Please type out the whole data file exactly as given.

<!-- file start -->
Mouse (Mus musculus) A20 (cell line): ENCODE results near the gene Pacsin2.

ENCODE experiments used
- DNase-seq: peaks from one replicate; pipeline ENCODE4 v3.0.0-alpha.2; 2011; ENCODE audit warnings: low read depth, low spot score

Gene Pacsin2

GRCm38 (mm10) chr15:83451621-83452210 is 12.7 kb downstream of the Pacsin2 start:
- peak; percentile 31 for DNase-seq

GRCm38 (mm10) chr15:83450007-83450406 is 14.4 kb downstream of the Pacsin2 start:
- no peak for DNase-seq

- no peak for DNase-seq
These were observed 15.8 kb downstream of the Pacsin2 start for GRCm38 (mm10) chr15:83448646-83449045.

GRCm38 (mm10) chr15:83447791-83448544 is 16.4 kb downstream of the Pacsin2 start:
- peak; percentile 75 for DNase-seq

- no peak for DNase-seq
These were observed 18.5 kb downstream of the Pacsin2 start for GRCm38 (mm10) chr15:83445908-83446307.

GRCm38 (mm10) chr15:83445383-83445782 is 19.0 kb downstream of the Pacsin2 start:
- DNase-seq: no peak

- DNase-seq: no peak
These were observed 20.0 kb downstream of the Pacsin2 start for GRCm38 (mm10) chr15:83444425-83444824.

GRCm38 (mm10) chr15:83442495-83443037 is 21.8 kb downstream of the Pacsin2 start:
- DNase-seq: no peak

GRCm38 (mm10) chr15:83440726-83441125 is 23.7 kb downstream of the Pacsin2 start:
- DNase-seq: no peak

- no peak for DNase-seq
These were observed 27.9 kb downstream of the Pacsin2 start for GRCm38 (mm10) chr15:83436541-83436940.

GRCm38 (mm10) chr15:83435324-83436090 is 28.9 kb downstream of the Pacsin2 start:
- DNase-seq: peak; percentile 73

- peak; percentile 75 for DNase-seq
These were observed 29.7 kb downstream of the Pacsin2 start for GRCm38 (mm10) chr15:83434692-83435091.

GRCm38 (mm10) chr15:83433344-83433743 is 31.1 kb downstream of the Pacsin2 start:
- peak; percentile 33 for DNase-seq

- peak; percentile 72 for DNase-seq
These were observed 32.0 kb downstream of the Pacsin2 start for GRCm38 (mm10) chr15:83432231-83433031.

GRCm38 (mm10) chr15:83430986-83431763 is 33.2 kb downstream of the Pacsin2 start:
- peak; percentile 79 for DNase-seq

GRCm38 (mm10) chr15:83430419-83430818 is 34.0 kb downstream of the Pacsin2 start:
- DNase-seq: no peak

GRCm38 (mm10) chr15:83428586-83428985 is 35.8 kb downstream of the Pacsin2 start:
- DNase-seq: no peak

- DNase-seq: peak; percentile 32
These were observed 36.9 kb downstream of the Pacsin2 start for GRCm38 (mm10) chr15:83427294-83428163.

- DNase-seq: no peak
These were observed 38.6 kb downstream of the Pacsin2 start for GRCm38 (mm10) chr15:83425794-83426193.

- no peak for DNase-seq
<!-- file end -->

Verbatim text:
Mouse (Mus musculus) A20 (cell line): ENCODE results near the gene Pacsin2.

ENCODE experiments used
- DNase-seq: peaks from one replicate; pipeline ENCODE4 v3.0.0-alpha.2; 2011; ENCODE audit warnings: low read depth, low spot score

Gene Pacsin2

GRCm38 (mm10) chr15:83451621-83452210 is 12.7 kb downstream of the Pacsin2 start:
- peak; percentile 31 for DNase-seq

GRCm38 (mm10) chr15:83450007-83450406 is 14.4 kb downstream of the Pacsin2 start:
- no peak for DNase-seq

- no peak for DNase-seq
These were observed 15.8 kb downstream of the Pacsin2 start for GRCm38 (mm10) chr15:83448646-83449045.

GRCm38 (mm10) chr15:83447791-83448544 is 16.4 kb downstream of the Pacsin2 start:
- peak; percentile 75 for DNase-seq

- no peak for DNase-seq
These were observed 18.5 kb downstream of the Pacsin2 start for GRCm38 (mm10) chr15:83445908-83446307.

GRCm38 (mm10) chr15:83445383-83445782 is 19.0 kb downstream of the Pacsin2 start:
- DNase-seq: no peak

- DNase-seq: no peak
These were observed 20.0 kb downstream of the Pacsin2 start for GRCm38 (mm10) chr15:83444425-83444824.

GRCm38 (mm10) chr15:83442495-83443037 is 21.8 kb downstream of the Pacsin2 start:
- DNase-seq: no peak

GRCm38 (mm10) chr15:83440726-83441125 is 23.7 kb downstream of the Pacsin2 start:
- DNase-seq: no peak

- no peak for DNase-seq
These were observed 27.9 kb downstream of the Pacsin2 start for GRCm38 (mm10) chr15:83436541-83436940.

GRCm38 (mm10) chr15:83435324-83436090 is 28.9 kb downstream of the Pacsin2 start:
- DNase-seq: peak; percentile 73

- peak; percentile 75 for DNase-seq
These were observed 29.7 kb downstream of the Pacsin2 start for GRCm38 (mm10) chr15:83434692-83435091.

GRCm38 (mm10) chr15:83433344-83433743 is 31.1 kb downstream of the Pacsin2 start:
- peak; percentile 33 for DNase-seq

- peak; percentile 72 for DNase-seq
These were observed 32.0 kb downstream of the Pacsin2 start for GRCm38 (mm10) chr15:83432231-83433031.

GRCm38 (mm10) chr15:83430986-83431763 is 33.2 kb downstream of the Pacsin2 start:
- peak; percentile 79 for DNase-seq

GRCm38 (mm10) chr15:83430419-83430818 is 34.0 kb downstream of the Pacsin2 start:
- DNase-seq: no peak

GRCm38 (mm10) chr15:83428586-83428985 is 35.8 kb downstream of the Pacsin2 start:
- DNase-seq: no peak

- DNase-seq: peak; percentile 32
These were observed 36.9 kb downstream of the Pacsin2 start for GRCm38 (mm10) chr15:83427294-83428163.

- DNase-seq: no peak
These were observed 38.6 kb downstream of the Pacsin2 start for GRCm38 (mm10) chr15:83425794-83426193.

- no peak for DNase-seq